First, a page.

Early history of the Farmers’ Market

On May 17, the annual Red Deer Public Market will reopen for another season.

Once again, thousands of people will flock to the Market to take in the incredible diversity of food, merchandise, sights, sounds and aromas. The Market has easily become the largest weekly public event in the warm weather months and is now one of the largest and most successful public markets in all of Canada.

While the current Public Market commenced in the early 1970s when it was founded by Dennis Moffat on the old Red Deer Exhibition Grounds, many people have forgotten that Red Deer also had a pioneer farmers’ market at the turn of the last century.

Red Deer’s Town council made the first plans for a regular public farmers’ market within a year of the community being incorporated as a town.

Unfortunately, there was an unexpected snag. The Town agreed to purchase the block, on the south side of Ross St. and east of MacKenzie (49) Ave. for the new municipal buildings and a market square. However, Robert Harper, the 22-year-old lawyer handling the purchase, died suddenly of a heart attack.

After his passing, some of the legal transfer documents could not be found.

Hence it was not until Nov. 26, 1906, that Town council finally passed By-Law 120 being “A by-law to establish a Public Market and Public Weigh Scales in the Town of Red Deer, and for the fixing of the fees for weighing upon such scales.”

The site of the Market was set on the large open public square, immediately west of the newly constructed Fire Hall/Town Offices (the current site of City Hall Park). Market Day was set for every Thursday from 8 a.m. to 6 p.m. all year round “Except when the said day may be a statutory holiday.”

In cold and/or inclement weather, the Market was moved to the Town Rink, on the corner of Morrison (52) St. and Nanton (48) Ave.

The fee for participating vendors was 25¢ per day. Only producers were allowed to be vendors. What could be sold was limited in order to reduce potential competition with permanent grocery stores and meat markets.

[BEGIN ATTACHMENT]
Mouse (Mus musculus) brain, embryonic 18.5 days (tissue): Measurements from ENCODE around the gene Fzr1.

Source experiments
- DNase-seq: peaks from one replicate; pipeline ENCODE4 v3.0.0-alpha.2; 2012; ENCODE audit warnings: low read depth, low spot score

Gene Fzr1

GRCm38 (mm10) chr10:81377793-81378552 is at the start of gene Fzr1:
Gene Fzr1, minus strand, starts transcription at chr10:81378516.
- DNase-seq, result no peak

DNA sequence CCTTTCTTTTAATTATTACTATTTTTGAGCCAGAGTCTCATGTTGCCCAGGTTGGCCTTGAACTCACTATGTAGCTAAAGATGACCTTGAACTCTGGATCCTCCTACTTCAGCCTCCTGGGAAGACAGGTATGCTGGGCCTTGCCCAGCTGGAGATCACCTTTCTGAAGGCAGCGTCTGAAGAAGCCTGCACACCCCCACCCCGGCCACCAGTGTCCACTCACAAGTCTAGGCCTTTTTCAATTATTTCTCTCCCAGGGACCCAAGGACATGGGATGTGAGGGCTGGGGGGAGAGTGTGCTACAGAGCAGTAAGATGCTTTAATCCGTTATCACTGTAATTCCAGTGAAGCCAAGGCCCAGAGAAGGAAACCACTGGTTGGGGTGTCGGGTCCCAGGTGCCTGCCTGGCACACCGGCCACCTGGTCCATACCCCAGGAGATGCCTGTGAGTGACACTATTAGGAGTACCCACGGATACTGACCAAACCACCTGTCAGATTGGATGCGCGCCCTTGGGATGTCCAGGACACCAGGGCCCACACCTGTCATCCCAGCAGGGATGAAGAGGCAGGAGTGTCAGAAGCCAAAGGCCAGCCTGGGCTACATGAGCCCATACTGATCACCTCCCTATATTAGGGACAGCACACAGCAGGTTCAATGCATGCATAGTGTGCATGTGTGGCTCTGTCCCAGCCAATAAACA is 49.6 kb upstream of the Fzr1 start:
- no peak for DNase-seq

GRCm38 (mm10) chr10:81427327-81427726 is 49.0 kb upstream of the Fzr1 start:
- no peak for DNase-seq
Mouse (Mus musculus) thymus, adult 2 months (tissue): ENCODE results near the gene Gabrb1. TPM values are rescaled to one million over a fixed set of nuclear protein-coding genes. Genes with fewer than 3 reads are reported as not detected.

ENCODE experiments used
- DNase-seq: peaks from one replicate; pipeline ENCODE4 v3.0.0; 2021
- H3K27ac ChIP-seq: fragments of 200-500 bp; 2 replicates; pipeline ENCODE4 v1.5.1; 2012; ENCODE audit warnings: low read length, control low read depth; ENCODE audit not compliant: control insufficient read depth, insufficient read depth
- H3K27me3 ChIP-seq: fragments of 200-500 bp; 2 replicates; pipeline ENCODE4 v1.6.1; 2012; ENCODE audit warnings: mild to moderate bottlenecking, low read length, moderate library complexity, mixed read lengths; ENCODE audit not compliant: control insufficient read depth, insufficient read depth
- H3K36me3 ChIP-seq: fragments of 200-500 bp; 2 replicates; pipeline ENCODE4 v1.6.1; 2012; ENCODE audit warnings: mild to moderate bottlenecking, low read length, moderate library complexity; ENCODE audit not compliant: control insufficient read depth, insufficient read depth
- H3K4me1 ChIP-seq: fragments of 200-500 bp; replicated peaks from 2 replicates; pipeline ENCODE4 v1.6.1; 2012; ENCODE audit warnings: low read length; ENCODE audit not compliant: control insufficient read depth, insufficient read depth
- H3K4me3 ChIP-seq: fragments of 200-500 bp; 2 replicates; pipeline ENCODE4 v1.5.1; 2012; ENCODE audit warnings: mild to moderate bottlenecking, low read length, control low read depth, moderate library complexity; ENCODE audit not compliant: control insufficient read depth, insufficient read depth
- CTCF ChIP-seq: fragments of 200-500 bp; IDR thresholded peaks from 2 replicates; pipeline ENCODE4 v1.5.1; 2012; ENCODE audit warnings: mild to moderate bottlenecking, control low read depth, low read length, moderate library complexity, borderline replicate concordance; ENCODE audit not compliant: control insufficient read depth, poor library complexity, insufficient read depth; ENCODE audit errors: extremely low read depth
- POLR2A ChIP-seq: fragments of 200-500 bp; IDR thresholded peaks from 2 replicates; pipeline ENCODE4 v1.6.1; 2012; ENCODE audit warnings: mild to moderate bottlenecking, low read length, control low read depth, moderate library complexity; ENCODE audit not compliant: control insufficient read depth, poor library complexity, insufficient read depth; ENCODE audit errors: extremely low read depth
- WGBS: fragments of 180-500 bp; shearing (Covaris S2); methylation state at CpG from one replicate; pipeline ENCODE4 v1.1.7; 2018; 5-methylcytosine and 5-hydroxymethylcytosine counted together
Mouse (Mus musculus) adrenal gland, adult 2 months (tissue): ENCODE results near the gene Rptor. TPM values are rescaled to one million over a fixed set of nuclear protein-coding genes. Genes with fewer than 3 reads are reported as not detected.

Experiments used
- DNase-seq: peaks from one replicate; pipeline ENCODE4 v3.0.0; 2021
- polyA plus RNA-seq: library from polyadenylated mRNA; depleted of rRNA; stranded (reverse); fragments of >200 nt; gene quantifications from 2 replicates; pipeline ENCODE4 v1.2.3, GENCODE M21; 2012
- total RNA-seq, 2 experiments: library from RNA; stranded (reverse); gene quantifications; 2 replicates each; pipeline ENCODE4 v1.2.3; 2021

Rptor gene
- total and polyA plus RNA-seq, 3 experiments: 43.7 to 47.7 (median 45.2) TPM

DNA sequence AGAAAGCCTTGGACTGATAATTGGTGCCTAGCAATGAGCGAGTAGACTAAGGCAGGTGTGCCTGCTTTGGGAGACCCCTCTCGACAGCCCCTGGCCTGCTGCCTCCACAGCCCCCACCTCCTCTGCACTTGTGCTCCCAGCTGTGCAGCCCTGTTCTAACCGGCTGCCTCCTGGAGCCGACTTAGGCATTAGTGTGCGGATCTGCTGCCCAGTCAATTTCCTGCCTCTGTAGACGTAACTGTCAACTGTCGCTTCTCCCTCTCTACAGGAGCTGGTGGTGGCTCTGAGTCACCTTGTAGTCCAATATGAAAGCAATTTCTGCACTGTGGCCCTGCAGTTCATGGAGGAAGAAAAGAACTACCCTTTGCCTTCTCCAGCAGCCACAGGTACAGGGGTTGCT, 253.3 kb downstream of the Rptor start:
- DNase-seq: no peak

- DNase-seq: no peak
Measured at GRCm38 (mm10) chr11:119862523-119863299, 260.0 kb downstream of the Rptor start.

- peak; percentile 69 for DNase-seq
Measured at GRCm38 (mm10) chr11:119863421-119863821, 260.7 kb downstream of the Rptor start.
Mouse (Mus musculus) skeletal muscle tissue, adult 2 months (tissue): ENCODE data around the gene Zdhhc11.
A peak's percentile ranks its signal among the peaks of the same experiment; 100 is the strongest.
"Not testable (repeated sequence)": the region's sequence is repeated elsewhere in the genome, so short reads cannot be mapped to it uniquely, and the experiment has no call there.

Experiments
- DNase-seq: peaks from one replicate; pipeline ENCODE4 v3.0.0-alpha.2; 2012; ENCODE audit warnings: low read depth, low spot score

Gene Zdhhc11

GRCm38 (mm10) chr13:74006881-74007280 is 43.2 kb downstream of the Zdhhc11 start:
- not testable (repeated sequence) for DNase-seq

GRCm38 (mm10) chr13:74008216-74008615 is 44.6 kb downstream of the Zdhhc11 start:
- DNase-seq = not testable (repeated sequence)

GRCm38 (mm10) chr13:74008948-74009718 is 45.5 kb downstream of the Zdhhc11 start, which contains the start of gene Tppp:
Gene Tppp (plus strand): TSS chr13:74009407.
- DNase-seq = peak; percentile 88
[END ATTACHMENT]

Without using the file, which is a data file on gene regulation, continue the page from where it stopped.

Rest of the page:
The Market thrived in its first years.

However, in late 1913, a deep recession set in. The Public Market suffered from the challenging economic times. Hence in April 1914, a proposal was made to reorganize and rejuvenate the Market.

The United Farmers of Alberta locals were the main proponents of reviving the Market. Support also came from Red Deer City council, the North Red Deer Village Council, the Red Deer Board of Trade, and the Women’s Institute of Red Deer.

A large public meeting was held on April 25, 1914. The new Market proposal was enthusiastically endorsed by those in attendance.

There was an agreement that the first Public Market would be held on Thursday, May 7th, and on every Thursday thereafter. A nine-person Market Committee was established with three representatives from City council, three from the Board of Trade and three from the Women’s Institute.

City council agreed to pay a rent of $15 per month for the use of the Red Deer Curling Rink as a venue. The City also agreed to appoint and pay a small salary for a market superintendent.

The new Market proved to be a tremendous success.

The fact that the First World War had broken out in the summer of 1914 did not seem to hurt the Market. In fact, the weekly event was so popular that City council agreed to keep the Market open through the winter months, using some extra space available at the Curling Rink.

As the War progressed, however, problems emerged as the market managers kept enlisting for service overseas. Another big problem was a lack of an available health inspector to ensure the cleanliness and safety of the meat and dairy products offered for sale.

These labour shortages led to a hiatus in the Market in the late spring of 1916. The Market revived a bit in 1917, but on a much more limited scale.

A very harsh depression set in during the years following the end of the First World War. Since the City was virtually bankrupt, City council decided it could not afford to either hire a market superintendent, or pay any sort of grant towards the Market’s operations.

Consequently, there was no regular public Farmers’ Market in Red Deer for 50 years until Dennis Moffat established a new one in the early 1970s. Thus, the tremendously successful Public Market that we know today was launched.

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